Since I'm a nerd, I was cruising by the Legislative Fiscal Bureau's reports page, and saw the annual release of the Wisconsin Lottery's final figures for Fiscal Year 2016, and the resulting property tax relief that will come from it. And it turned out to be a banner year for lottery ticket sales, partly boosted by the $1.3 billion Powerball jackpot in January and other 9-figure pots over those 12 months.
In fact, ticket sales for Fiscal Year 2016 exceeded March's projections by huge margins. And it wasn't just the bump from the massive Powerball jackpots that did it.
FY 2016 Lottery sales vs March 2016 projections
March 2016 projection $356.2 million
FY 2016 Sales $378.8 million (+6.3% vs projections)
March 2016 projection $0.974 million
FY 2016 Sales $1.131 million (+16.0% vs projections)
March 2016 projection $223.0 million
FY 2016 Sales $247.2 million (+10.9% vs projections)
Prize payout also exceeded projections by nearly $23 million, giving a payout rate of 59.4, slightly below the 60.27% projections from March, but in line with recent years. Still, the high ticket sales means that the lottery's "profit" for Fiscal Year 2016 ended up being well above what legislators counted on when the lottery credit was finalized for this year.
Projected net proceeds, lottery FY 2016 $154.1 million
Actual net proceeds, lottery FY 2016 $171.5 million
So that $17.4 million in added profit means that there is more money available to be refunded to Wisconsinites for property tax relief, and today's report indicates that the property tax credit for homeowners could go up significantly for the tax bills that people get in December 2016. This is a change from what has been a declining property tax credit in recent years, and a $3.2 million drop in the credit that was originally projected for this year.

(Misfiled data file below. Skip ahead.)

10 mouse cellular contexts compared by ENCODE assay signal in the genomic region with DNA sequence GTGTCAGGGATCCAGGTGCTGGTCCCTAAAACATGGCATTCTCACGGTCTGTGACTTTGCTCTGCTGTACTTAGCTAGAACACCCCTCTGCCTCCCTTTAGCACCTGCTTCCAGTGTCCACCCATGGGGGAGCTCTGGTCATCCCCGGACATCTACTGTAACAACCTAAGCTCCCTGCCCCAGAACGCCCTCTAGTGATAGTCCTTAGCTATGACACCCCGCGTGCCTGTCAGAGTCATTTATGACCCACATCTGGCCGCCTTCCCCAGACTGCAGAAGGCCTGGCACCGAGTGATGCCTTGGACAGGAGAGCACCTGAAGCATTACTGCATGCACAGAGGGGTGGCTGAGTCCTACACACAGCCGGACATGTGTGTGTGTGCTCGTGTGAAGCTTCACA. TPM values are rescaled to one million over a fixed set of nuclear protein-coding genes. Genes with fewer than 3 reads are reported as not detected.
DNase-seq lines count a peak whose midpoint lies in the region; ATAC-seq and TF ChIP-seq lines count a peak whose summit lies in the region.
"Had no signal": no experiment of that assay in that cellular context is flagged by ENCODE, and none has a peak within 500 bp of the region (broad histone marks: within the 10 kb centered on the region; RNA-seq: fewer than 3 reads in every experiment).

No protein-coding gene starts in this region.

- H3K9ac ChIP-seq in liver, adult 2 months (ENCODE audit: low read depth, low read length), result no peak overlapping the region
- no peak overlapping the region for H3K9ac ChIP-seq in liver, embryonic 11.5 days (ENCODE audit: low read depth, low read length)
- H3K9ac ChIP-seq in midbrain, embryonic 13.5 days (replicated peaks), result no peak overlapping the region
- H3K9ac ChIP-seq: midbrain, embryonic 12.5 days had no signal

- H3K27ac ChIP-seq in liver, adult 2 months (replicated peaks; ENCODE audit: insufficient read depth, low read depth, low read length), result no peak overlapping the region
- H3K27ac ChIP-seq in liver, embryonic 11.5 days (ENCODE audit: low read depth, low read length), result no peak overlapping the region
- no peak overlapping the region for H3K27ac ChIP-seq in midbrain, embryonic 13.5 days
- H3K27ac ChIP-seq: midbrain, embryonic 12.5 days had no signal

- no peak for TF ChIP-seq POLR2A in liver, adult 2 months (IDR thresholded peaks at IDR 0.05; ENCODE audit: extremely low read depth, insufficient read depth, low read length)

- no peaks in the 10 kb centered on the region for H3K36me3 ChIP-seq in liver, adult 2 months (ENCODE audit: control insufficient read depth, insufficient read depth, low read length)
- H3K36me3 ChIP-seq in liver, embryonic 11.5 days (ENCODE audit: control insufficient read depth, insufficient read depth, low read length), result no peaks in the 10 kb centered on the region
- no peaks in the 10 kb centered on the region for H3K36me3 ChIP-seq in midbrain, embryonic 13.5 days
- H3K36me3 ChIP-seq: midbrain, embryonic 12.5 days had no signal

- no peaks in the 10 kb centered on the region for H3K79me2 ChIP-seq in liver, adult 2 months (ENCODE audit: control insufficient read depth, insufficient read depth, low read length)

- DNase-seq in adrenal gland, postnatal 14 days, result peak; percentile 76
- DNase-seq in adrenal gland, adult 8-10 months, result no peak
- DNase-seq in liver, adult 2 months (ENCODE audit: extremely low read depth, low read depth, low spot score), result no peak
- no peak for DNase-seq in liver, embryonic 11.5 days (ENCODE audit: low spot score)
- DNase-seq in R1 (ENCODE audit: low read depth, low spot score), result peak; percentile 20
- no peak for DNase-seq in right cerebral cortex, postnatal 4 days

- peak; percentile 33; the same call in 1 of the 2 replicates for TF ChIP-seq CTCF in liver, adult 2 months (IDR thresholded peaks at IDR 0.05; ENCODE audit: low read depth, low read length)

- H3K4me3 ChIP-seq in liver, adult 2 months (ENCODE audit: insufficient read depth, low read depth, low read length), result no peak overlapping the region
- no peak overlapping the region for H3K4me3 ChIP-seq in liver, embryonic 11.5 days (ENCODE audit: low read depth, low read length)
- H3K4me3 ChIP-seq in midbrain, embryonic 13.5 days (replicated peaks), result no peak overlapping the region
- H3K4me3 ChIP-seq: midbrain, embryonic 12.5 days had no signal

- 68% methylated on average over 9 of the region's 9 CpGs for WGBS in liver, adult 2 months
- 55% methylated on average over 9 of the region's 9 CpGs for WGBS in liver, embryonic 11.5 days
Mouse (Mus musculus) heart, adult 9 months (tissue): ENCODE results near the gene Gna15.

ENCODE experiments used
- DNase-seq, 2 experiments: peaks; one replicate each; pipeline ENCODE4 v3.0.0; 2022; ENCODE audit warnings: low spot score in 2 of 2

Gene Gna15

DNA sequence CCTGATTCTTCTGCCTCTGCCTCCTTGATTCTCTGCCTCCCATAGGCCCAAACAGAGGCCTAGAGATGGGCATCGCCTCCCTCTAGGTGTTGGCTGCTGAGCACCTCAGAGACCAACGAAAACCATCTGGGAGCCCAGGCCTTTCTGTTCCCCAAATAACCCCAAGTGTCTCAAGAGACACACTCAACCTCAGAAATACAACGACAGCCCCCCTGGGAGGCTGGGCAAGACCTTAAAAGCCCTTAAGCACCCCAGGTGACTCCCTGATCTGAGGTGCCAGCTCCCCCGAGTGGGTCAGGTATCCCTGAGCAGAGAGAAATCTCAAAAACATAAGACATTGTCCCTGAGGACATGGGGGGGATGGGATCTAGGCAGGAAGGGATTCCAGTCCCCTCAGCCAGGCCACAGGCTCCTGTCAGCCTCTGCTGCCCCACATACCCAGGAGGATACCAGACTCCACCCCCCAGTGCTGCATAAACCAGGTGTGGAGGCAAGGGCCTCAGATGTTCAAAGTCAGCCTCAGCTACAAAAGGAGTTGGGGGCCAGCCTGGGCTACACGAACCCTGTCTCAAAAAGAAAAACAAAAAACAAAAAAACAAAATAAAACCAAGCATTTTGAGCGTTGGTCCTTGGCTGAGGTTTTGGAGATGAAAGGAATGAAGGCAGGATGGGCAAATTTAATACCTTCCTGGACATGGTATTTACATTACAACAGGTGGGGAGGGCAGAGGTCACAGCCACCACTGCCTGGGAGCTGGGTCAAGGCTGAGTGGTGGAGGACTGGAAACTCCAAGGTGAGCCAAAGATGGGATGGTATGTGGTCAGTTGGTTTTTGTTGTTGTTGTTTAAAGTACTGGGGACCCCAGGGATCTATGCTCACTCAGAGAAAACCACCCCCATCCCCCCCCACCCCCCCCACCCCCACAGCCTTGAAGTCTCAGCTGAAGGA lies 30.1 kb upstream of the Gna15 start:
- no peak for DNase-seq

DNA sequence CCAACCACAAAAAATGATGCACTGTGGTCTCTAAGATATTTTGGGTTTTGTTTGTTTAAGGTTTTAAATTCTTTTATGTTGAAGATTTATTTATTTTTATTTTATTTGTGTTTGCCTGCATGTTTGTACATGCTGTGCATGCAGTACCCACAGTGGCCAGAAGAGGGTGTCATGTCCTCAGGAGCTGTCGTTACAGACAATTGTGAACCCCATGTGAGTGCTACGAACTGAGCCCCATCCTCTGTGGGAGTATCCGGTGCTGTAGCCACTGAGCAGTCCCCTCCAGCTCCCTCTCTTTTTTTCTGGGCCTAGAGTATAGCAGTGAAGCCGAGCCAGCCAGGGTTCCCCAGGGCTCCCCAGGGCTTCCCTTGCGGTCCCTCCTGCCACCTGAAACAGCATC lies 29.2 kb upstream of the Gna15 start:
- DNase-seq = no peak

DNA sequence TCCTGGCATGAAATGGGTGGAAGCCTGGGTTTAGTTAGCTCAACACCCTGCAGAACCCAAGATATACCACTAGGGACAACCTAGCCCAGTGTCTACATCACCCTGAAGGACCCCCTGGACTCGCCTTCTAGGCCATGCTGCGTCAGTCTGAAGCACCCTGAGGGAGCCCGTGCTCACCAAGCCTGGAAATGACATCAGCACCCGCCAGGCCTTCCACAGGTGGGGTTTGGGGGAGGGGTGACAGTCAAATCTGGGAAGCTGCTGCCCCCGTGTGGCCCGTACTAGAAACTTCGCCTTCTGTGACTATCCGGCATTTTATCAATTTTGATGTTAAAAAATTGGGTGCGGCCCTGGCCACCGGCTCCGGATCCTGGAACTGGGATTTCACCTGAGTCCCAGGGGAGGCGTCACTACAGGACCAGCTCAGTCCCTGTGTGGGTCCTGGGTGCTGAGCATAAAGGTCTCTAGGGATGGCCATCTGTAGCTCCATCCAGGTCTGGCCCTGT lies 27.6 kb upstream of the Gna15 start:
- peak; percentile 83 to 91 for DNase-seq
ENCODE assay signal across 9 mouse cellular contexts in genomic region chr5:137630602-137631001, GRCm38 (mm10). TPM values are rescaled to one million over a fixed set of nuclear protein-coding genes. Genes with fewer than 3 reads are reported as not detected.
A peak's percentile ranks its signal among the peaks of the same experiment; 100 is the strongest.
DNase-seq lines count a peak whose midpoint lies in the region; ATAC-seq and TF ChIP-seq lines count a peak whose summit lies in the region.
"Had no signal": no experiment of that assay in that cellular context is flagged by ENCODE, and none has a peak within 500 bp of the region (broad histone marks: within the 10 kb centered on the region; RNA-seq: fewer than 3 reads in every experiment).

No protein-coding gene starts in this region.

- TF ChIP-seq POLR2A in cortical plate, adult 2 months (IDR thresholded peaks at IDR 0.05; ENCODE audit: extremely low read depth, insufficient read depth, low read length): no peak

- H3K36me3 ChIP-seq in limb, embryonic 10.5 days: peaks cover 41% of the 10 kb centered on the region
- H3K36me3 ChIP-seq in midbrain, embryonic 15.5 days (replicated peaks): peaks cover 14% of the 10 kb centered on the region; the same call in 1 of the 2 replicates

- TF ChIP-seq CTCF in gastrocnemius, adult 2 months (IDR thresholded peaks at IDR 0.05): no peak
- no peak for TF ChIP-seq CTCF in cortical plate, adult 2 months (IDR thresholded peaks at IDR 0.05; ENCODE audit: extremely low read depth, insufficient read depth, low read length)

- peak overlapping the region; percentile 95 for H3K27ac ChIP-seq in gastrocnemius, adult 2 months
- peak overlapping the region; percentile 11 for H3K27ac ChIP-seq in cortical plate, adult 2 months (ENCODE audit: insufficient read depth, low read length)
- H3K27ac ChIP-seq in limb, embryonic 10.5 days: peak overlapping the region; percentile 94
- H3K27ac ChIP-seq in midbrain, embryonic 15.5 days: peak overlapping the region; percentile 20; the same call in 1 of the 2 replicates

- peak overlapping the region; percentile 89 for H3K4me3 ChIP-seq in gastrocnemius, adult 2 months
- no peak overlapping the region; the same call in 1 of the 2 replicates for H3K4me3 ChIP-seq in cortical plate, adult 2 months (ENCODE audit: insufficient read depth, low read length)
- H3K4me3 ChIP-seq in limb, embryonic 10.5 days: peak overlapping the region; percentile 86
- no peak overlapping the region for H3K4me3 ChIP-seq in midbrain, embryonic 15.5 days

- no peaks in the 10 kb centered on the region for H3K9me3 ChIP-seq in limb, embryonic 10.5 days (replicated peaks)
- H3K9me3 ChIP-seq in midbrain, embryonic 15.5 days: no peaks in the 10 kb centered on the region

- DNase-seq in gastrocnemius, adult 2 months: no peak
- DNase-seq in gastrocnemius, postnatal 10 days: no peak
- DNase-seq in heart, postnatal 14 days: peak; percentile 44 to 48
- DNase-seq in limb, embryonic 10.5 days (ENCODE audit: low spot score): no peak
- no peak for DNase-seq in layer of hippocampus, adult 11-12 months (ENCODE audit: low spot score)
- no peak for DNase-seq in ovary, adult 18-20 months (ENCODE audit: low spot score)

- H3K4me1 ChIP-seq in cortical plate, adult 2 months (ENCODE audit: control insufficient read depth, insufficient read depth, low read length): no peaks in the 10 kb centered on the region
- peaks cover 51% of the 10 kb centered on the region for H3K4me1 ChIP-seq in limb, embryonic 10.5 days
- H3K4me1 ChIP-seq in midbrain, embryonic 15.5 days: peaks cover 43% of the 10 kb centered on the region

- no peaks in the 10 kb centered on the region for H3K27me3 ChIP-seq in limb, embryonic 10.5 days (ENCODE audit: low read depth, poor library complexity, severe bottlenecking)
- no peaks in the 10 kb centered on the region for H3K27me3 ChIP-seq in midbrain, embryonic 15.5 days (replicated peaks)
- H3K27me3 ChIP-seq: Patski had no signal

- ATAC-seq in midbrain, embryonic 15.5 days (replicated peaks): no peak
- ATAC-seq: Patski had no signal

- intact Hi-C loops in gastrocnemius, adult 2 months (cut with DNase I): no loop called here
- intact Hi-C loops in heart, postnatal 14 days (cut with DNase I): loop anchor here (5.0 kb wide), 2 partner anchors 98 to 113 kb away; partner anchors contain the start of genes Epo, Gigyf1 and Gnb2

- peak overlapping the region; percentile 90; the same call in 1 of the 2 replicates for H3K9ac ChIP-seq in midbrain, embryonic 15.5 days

Actual and projected property tax credit 2014-2017
2013 $168.2 million
2014 $166.0 million
2015 $157.8 million
2016 (proj.) $185.3 million
If the lottery tax credit is indeed 17% higher than it was in 2015, based on my last property tax bill in Madison, that means I'll be looking at around $20-$22 in savings for this year's property tax, instead of the increase that was looming. With property values continuing to jump in many parts of the state due to interest rates and home inventories staying low, having a bigger lottery break could offset some of the inevitable increases in property taxes that'll result from those rising values.
However, this one-time bump in lottery proceeds sets up an interesting decision for JFC lawmakers, who have until mid-October to decide whether to sign off on this amount for the 2017 lottery credit, or discuss it further. Because the Department of Revenue says that if lottery sales decline by $9.8 million from the high levels that we saw in Fiscal Year 2016 (which would still be well above what was sold in FY 2015), the lottery credit will still go back down to a more typical $163.5 million in 2017. This would mean into a property tax INCREASE for most Wisconsinites in 2017, on top of whatever increases may be coming from local government and other taxing entitites that year.
So might it be a good idea to have a JFC member object to this one-time windfall, and perhaps discuss smoothing out the amount of money given out in the lottery credit over 2016 and 2017? For example, you could reduce that $185.3 million to something like $170 million for this year (which still gives a nice bump in the lottery credit for this year), and then if projections hold for Fiscal Year 2017, you can increase the credit again for 2017 tax bills, keeping taxes lower in both years instead of the roller-coaster ride. Especially given that those 2017 property taxes would be on the last property tax bills before the 2018 elections for governor, it might be in the interest of both parties to have those bills staying stable or declining vs going up.
Let's see if any members of JFC step up, because the huge increase in lottery sales that we saw in FY 2016 shouldn't be relied upon for the future, and giving some breathing room for the Lottery Fund in this year seems like a more prudent option vs giving everything away in a larger property tax credit this winter. But then again, I don't make a living by striking political poses to try to trick rube voters, so what I think is the right move might not be what the crew at the Capitol decides on.